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. ~ A Message ~

From JVC Nathan Tingley
Brothers of Camp No. 7,

     I want to thank everyone for electing me to the post of Camp Junior Vice Commander. While most of you I have met at meetings or other camp activities, there remain a few members that I have not yet had the pleasure of meeting. This brings me to my first goal and responsibility; Retention of membership. Over the next few months I am making it a personal goal to talk to every member of the camp whether by e-mail, phone or meet in person over a cup of coffee. Every Brother is a valued part of the Camp and I believe it’s essential to know from you what interest you have and how the Camp can and stay successful. My second goal and responsibility is membership applicants’. I look forward to speaking with other Camps and finding out what works or doesn’t work for them. Recruiting is every Brother’s job whether he is a Member, Junior, or Associate. So I put forth this challenge to the Brothers of Austin Blair Camp #7. Over the course of the next year, bring with you one person who may be interested in becoming a member. This could be a sibling, child, grandchild, in-law, neighbor, even a co- worker, or just a friend. You can invite them to a camp meeting or better yet, a SUVCW project / activity. We as an organization need a steady growth to maintain the memories of the Boys in Blue.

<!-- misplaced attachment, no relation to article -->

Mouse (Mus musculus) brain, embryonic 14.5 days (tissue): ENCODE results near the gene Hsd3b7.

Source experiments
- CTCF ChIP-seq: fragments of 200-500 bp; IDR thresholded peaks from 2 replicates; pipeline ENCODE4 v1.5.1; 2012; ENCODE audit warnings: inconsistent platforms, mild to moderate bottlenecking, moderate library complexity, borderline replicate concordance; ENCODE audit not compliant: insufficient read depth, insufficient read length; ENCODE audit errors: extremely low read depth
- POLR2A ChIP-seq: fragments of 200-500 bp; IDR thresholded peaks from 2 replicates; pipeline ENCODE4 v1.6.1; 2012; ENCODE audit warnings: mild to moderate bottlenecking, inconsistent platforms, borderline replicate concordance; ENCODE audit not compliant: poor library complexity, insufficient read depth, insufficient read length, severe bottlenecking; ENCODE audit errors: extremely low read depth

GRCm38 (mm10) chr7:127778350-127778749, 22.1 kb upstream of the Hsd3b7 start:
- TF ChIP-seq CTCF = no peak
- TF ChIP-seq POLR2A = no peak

In Fraternity, Charity, & Loyalty

Nathan Tingley
Junior Vice Commander
Austin Blair Camp #7

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Civil War Money

At the time of the Civil War many States, banks, and business printed their own money.
Below is an example of one of those bills..

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Voting
in Camp!

1864 Soldiers' Election Day

"Well, we 'voted' and the 'Little Mackerals' are nowhere. Uncle Abe is 'round' some," explained Captain W. F. D. Bailey, Co. G, 32d Wis. Vols., to the editors of theWisconsin State Register on November 19, 1864. The results were in and, at least in Co. G of 32d Wisconsin, the incumbent Abraham Lincoln had won a landslide against the "Little Napoleon," George B. McClellan: 508 in his favor, and 73 against. All across the country, results were being tallied after the November 8, 1864 presidential election.